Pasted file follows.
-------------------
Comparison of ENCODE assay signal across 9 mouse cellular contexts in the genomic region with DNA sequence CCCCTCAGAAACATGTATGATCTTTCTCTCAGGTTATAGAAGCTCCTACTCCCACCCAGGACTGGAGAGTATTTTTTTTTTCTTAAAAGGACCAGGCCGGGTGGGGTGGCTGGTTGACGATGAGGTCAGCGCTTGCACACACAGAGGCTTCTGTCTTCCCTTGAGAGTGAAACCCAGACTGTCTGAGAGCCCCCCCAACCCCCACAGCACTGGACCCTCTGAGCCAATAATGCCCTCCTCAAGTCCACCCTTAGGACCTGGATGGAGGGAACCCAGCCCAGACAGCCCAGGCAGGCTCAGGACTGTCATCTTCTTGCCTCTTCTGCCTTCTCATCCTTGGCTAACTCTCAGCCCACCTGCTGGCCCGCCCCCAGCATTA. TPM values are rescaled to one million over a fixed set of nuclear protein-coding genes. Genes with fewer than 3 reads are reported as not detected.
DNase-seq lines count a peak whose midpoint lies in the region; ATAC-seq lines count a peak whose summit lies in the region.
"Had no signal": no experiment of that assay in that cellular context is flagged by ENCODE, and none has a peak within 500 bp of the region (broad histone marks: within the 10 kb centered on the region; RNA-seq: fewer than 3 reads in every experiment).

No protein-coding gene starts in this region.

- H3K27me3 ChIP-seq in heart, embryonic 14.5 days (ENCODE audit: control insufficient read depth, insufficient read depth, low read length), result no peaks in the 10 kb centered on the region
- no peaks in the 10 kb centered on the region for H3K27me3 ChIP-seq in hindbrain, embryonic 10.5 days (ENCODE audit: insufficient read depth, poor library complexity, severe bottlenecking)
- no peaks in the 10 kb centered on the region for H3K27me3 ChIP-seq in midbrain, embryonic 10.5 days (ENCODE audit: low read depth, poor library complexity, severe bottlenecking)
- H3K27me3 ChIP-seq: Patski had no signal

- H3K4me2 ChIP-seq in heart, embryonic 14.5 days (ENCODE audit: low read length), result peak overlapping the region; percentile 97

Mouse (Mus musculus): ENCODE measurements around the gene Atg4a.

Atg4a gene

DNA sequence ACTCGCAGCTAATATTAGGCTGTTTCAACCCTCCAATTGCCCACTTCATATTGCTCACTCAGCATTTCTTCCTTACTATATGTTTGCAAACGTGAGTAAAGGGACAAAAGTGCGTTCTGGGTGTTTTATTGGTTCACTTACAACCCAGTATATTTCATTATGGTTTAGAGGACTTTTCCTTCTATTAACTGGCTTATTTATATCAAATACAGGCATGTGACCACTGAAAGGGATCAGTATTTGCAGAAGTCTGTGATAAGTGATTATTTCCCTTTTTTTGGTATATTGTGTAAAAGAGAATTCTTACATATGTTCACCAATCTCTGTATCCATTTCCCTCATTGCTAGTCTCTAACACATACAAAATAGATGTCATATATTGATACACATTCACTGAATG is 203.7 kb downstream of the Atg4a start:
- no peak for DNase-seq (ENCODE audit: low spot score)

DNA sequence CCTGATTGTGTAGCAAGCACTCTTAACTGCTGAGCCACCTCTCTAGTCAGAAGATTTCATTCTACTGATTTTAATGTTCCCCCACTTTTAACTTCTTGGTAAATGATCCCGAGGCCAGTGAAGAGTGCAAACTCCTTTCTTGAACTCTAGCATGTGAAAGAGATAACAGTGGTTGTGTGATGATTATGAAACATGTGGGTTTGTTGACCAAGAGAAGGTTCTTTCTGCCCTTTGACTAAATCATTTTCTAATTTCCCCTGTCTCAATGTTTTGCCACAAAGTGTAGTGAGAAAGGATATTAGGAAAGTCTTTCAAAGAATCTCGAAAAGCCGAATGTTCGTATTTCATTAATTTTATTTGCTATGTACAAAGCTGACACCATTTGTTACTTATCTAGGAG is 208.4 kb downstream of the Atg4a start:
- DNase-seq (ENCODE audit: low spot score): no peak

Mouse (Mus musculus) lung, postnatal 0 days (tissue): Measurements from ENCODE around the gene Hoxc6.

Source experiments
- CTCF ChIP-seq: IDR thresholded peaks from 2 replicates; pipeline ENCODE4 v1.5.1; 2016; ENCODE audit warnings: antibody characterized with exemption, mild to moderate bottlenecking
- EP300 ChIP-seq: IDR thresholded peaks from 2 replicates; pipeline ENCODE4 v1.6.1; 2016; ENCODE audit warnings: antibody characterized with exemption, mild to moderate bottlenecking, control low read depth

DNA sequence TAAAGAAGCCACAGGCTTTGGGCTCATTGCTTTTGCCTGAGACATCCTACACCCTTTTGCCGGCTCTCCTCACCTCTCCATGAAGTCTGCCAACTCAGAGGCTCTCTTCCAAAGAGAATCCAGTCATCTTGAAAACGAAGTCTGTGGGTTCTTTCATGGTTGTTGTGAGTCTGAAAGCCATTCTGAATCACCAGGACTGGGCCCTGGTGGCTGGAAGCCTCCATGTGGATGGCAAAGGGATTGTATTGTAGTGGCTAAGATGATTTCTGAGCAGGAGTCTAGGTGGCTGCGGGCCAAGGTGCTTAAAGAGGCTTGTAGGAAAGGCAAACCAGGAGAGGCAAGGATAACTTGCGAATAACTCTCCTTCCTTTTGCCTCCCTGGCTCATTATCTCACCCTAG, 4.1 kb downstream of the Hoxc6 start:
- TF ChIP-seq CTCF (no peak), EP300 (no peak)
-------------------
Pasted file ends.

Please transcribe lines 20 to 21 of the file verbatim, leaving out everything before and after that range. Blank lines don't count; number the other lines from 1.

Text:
DNA sequence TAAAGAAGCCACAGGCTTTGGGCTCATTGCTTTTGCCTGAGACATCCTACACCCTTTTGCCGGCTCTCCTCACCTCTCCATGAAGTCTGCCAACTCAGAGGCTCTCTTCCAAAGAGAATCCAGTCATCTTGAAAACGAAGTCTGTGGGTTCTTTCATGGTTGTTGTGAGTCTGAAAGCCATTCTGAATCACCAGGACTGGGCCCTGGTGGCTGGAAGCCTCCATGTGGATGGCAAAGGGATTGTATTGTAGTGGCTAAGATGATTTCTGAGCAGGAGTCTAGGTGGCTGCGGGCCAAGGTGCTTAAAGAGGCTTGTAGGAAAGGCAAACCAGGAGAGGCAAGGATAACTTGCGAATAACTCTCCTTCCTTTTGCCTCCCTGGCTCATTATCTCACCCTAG, 4.1 kb downstream of the Hoxc6 start:
- TF ChIP-seq CTCF (no peak), EP300 (no peak)